A friend of mine recently moved in down the street. I’m excited to wander over and visit and go to the park with her and her daughter. Even better? She’s having a baby in a couple of months, which means baby holding will soon be less than a five minute walk away!
I visited yesterday for lunch, playing and a tour. I peeked into her master bedroom after she said, “just don’t pay attention to the mess.” No biggie, it looks just like my bedroom – clean laundry everywhere, dirty laundry everywhere, random stuff on the dressers, unmade bed, pretty much the last room you ever think to clean. We chatted for a bit about how this is true for both of us: we clean our bedrooms so much less frequently than the rest of our house because we can shut the door and no one has to see our mess.
She said something I’ve been pondering ever since: “isn’t it sad that’s what we do? I mean, that should really be the first room we clean.”
I’d never thought of it that way before, but now I think I agree. Shouldn’t I value myself, my husband and our marriage enough to want to keep our room not just tidy, but clean? I don’t want Colton to think he’s the most important thing in my life or the only thing that’s a priority, but his room is much more clutter and dust-free than mine is, and I always put his clothes away.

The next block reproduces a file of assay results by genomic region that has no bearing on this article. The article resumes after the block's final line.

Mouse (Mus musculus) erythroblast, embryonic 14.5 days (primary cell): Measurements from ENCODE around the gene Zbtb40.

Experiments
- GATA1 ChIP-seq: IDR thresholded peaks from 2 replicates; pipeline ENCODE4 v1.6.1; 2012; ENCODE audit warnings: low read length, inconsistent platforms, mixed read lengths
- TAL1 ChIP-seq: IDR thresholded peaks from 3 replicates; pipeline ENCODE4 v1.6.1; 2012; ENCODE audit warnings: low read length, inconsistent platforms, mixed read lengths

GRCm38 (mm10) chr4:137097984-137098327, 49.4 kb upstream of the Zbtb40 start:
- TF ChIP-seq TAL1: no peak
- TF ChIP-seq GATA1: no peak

So yesterday I cleaned my bedroom.
All the laundry is put away, random junk from the dressers found a new home (the trash!), I changed our sheets and made the bed, dusted all the furniture, swiffered cobwebs off the ceiling and vacuumed the floors. And it felt so great that night to get into bed, sit and read and relax.
And, I’ve decided that if I think my room is in a state I would find unacceptable for my child to live in, than it’s unacceptable for me to live in it too. And honestly, I just want our bedroom to be nice. I want it to feel relaxing and that it reflects us, not our child.
Do any of you have this problem? If you don’t, do you have some wonderful secret you can tell me to have a great master bedroom? I’m thinking of taking January to really focus on our bedroom, and maybe changing my “touch-up” day on my cleaning schedule to master bedroom day to make sure the room continues to get the attention it deserves.